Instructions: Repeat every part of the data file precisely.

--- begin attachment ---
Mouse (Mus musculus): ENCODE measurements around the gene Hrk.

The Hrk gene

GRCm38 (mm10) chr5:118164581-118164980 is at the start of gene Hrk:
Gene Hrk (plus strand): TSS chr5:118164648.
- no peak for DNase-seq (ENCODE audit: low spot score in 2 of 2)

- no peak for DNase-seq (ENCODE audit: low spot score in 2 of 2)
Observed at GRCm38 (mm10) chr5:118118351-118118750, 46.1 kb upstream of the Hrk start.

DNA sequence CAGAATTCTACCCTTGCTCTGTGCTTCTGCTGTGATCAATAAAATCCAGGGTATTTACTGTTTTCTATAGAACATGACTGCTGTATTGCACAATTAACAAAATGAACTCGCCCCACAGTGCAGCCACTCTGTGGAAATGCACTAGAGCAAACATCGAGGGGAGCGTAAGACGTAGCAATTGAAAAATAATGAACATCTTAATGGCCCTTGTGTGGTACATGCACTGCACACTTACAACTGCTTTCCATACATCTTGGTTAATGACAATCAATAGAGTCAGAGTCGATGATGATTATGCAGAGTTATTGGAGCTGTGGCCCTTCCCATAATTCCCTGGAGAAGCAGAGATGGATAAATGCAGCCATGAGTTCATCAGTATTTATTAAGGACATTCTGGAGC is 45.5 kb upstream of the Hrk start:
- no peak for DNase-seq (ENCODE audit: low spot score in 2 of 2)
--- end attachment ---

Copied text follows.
Mouse (Mus musculus): ENCODE measurements around the gene Hrk.

The Hrk gene

GRCm38 (mm10) chr5:118164581-118164980 is at the start of gene Hrk:
Gene Hrk (plus strand): TSS chr5:118164648.
- no peak for DNase-seq (ENCODE audit: low spot score in 2 of 2)

- no peak for DNase-seq (ENCODE audit: low spot score in 2 of 2)
Observed at GRCm38 (mm10) chr5:118118351-118118750, 46.1 kb upstream of the Hrk start.

DNA sequence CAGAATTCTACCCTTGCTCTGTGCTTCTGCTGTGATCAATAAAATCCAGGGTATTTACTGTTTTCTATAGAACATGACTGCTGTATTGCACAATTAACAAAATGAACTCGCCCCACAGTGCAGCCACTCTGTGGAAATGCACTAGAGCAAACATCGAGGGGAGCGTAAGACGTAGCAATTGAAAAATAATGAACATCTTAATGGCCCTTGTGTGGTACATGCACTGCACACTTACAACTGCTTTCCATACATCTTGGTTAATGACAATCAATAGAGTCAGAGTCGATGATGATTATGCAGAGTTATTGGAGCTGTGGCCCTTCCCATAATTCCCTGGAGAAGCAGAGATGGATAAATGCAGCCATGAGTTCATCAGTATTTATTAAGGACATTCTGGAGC is 45.5 kb upstream of the Hrk start:
- no peak for DNase-seq (ENCODE audit: low spot score in 2 of 2)